Is India the future for investment banks?


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India is fast becoming a remote front and middle office for the banking industry.

JPMorgan’s plan to double its workforce in India and employ a further 4,500 staff there by 2007 to support its global structured finance and derivatives business is yet another sign that more highly skilled jobs on Wall Street could eventually be shipped to the subcontinent and performed for a fraction of the US cost.

This has already happened in other product areas. The days when the only services that banks outsourced or offshored to India was basic number-crunching and data entry are long gone. Investment banks have for years been outsourcing skilled middle-office and front-office jobs to India, or indeed recruiting highly skilled graduates with MBAs or MAs in finance there themselves.

Take equity research. JPMorgan was the first bank to move some of its equity research offshore to India when it hired more than 30 analysts in Mumbai in 2003, a move that has since been emulated by many of its competitors. The equity research work done by Indian employees might have started with basic data collection and valuation assessments but now much of a bank’s company- or sector-specific maintenance research can be produced there. With the cost of in-house research becoming increasingly burdensome to investment banks, the volume of research produced by their Indian teams, or outsourced to third-party companies in India, has increased dramatically.

JPMorgan’s new recruits will settle credit derivatives trades and other structured finance transactions. In order to process the settlement, employees in India will have to understand the term sheets of complex transactions, which will require some legal, accounting and specialist product knowledge. Market experts say that once staff have that specialist knowledge, the next step could be to get Indian recruits to evaluate trading ideas for derivatives desks, rather than just settling trades.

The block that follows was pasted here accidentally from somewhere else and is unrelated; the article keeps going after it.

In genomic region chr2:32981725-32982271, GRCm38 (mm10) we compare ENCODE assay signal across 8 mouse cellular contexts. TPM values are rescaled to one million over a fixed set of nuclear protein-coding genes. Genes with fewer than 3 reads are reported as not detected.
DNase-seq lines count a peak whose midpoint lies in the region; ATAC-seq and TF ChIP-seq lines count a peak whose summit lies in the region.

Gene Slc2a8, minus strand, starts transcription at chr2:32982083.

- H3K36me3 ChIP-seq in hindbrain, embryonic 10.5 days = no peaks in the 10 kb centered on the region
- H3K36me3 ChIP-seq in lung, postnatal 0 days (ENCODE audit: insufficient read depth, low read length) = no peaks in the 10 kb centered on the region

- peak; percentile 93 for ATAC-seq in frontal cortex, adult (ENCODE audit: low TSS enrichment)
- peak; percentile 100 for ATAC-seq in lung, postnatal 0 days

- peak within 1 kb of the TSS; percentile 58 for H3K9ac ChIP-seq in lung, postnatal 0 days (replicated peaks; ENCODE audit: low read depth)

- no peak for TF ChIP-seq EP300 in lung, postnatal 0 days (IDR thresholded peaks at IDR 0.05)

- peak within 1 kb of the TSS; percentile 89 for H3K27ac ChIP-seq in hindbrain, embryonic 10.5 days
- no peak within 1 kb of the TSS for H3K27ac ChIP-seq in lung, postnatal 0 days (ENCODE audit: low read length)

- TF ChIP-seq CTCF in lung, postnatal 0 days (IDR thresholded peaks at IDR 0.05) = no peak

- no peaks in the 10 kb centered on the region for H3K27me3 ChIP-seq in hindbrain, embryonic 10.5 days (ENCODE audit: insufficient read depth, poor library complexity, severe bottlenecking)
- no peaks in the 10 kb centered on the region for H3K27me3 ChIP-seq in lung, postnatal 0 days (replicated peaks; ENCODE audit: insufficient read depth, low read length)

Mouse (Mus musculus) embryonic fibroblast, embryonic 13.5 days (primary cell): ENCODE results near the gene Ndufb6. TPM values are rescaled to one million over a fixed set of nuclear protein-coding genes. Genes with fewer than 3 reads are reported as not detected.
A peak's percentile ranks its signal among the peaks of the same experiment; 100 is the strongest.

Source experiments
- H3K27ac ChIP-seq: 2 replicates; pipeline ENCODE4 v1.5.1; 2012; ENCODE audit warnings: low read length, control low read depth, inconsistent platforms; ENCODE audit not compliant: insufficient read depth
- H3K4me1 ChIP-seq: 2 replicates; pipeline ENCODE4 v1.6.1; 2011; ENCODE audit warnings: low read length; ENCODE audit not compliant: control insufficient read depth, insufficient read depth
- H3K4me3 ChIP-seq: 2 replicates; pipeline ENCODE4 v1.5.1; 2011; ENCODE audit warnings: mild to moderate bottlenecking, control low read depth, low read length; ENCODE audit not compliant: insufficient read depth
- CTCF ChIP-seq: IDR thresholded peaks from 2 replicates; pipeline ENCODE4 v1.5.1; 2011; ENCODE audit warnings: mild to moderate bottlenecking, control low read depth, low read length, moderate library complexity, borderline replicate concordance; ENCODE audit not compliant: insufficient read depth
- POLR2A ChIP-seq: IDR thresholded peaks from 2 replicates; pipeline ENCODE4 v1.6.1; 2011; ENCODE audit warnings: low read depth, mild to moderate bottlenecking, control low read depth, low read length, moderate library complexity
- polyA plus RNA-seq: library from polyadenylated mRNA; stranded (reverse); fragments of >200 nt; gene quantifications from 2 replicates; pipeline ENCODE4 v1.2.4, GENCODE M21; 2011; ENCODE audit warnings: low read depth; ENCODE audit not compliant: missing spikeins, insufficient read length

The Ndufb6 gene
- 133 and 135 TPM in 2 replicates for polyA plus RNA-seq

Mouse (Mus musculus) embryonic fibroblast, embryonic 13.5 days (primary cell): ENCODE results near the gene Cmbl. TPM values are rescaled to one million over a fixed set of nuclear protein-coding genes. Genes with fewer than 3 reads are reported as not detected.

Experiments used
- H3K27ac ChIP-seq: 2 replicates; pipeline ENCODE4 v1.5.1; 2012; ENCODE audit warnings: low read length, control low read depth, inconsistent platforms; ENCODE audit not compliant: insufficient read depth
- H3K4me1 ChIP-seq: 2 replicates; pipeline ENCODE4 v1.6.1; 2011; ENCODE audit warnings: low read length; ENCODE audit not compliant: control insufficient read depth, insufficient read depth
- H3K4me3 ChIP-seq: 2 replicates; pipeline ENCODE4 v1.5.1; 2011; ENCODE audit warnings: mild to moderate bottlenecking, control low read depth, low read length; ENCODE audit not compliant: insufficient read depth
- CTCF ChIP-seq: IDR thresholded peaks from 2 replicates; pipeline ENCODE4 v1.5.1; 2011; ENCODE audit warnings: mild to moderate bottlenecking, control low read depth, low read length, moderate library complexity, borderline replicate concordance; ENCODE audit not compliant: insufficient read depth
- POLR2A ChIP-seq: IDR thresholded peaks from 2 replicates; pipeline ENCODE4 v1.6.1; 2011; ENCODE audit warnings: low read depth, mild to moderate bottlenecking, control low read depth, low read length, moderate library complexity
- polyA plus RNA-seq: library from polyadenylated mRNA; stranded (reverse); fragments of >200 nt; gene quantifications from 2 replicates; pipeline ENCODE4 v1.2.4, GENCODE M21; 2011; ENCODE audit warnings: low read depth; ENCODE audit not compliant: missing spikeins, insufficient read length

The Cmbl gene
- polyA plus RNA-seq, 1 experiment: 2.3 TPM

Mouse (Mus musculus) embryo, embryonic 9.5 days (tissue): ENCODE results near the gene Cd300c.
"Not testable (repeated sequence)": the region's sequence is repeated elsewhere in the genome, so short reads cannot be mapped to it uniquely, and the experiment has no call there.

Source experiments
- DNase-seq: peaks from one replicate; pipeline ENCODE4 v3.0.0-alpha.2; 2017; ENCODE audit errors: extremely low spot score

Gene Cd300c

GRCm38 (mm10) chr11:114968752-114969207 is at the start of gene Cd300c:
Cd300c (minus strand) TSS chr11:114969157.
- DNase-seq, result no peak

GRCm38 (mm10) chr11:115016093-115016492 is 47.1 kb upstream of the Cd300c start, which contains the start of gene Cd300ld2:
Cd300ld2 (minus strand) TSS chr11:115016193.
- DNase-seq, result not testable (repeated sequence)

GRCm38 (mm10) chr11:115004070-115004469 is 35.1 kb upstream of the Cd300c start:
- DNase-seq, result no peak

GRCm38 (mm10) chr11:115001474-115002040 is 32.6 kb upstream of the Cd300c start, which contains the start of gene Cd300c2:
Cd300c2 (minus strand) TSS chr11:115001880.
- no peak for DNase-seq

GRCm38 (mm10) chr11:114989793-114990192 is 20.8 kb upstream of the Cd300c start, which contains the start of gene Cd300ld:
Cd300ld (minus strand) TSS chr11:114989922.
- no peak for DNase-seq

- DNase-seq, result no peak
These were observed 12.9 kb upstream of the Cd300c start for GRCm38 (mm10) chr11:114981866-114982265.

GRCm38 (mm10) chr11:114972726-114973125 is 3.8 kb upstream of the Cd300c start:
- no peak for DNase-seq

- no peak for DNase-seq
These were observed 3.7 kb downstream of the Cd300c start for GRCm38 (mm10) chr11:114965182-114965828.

It doesn’t stop there. Banks are shipping increasingly highly-skilled work to India to support a variety of different global businesses. For example, Goldman Sachs spent $30 million establishing a new centre in Bangalore in mid-2004. Now it employs 750 people working in asset management, treasury and equity research and plans to double its headcount there. It says that many members of its Bangalore workforce have middle- or front-office roles.

It is clear that with many banks conducting large-scale recruitment drives in India, there will be pressure on the cost of recruitment and the availability of highly qualified graduate talent. But it’s also true that the sort of work done by and for investment banks in India is evolving fast and getting more sophisticated all the time. As banks continue to commit time and capital to training their Indian workforces, the potential for even more of their global operations to be based there cannot be overstated.